Why IDPs can’t return home yet, by minister
The Nation, 12 Apr 2016
Internally displaced persons (IDPs) cannot return home yet because it is not yet safe, Interior Minister Lt. Gen. Abdulrahman Dambazau (rtd) said yesterday.
He said although most towns have been recaptured from insurgents in the Northeast, security threats still remained.
The government, he said, is working hard to ensure that the places devastated by the Boko Haram insurgents are made safer for people to return.
Dambazau, represented by a Director in the Ministry, Noah Auta, spoke in Lagos at a media roundtable with the theme: Developing effective police framework to address the situation of victims of Boko Haram in Nigeria.
It was organised by the Socio-Economic Rights and Accountability Project (SERAP), in collaboration with the Ford Foundation.
“No IDPs has been authorised to go back home. Although towns have been liberated by the military, some places still have landmines. The government is still fashioning out how to deal with security issues in these areas,” he said.
Lagos State Governor Akinwunmi Ambode advocated the formulation of a more effective policy to rehabilitate victims of terrorism and IDPs.
Ambode said as the military makes steady progress in liberating territories under the Boko Haram stronghold, the task of rebuilding the communities and reintegrating the victims requires a well thought-out policy framework.
The governor, represented by a Director in the Ministry of Special Duties, Mrs Bisi Shonibare, said reintegrating victims of terror, especially children, women and the elderly, will require a systematic process to be implemented in phases.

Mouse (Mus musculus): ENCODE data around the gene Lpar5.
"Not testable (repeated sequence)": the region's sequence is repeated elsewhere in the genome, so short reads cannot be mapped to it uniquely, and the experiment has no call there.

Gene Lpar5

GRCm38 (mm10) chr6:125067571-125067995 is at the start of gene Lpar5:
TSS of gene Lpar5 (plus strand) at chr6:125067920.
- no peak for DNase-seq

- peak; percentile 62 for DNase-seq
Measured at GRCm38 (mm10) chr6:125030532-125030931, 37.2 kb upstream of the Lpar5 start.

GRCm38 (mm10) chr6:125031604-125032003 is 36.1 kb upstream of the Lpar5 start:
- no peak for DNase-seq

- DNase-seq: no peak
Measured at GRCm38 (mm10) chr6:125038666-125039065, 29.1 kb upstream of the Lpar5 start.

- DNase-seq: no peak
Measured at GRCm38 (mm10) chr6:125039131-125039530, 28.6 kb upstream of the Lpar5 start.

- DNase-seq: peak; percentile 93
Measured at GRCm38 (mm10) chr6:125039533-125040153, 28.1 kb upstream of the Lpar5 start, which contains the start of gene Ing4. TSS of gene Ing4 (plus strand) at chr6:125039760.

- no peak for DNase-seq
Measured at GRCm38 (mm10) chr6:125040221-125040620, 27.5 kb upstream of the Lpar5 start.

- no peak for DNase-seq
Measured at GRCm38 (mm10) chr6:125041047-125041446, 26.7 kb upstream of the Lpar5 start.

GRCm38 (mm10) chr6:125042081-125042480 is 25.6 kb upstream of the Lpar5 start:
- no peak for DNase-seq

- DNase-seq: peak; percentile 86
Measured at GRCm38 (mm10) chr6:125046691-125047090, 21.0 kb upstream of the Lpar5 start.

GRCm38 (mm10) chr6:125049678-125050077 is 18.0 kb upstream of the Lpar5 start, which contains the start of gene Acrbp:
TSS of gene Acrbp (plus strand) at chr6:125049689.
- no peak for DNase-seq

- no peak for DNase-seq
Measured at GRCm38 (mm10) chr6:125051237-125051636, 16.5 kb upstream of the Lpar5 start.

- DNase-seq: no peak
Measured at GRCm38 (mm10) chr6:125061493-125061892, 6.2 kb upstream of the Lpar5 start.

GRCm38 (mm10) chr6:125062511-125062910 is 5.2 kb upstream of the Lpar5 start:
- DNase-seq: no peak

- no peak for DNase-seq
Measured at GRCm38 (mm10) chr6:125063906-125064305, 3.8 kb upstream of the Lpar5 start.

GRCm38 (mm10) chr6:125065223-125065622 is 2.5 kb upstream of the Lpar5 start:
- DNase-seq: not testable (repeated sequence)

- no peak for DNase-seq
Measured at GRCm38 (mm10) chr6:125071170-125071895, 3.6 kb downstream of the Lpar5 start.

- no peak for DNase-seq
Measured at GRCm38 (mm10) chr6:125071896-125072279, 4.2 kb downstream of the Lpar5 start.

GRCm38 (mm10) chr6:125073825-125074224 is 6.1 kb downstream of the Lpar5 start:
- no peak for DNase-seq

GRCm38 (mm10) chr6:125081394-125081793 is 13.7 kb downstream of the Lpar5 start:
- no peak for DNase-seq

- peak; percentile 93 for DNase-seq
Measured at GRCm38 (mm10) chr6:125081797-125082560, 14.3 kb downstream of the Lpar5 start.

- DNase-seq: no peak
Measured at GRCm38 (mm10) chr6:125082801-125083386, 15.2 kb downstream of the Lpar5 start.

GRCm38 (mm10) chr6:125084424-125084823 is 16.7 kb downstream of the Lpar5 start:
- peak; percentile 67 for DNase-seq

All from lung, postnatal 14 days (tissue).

“It is important that we evolve a well thought-out policy framework that will guide this process. This will guarantee a process that is well coordinated and goal driven.
“The objective will be to restore hope to the victims and avoid acts of commission or omission that could result in more complex crisis situations in the near future,” he said.
A former Minister of Education Dr. Oby Ezekwesili, who championed the #BringBackOurGirls campaign, said a central clearing house on information regarding the terror war should be set up to prevent duplication of efforts and to coordinate inter-governmental activities on the war, possibly in the Vice-President’s office.
Represented by Ademola Williams, Ezekwesili, a former World Bank Vice President, regretted that on the second anniversary of the Chibok School Girls kidnap, they were yet to be found.
“People must speak up and hold government accountable. Citizens must protect each other. And we need a leadership that really cares,” she said.
Activist-lawyer Femi Falana (SAN), represented by Olanrewaju Suraju, said corruption contributed to the inability to defeat Boko Haram quicker.
He said had the past administrations tackled the problem head on, without mixing it with politics and religion and allowing corruption to undermine it, the war would have long been won.
“The past government was not interest in tackling the issue but used it for political gains,” he alleged.
A former Chief Judge of Lagos, Justice Ayotunde Phillips, who chaired the event, said ridding the country of terrorism requires every citizens’ support, adding that is not a fight to be left to government alone.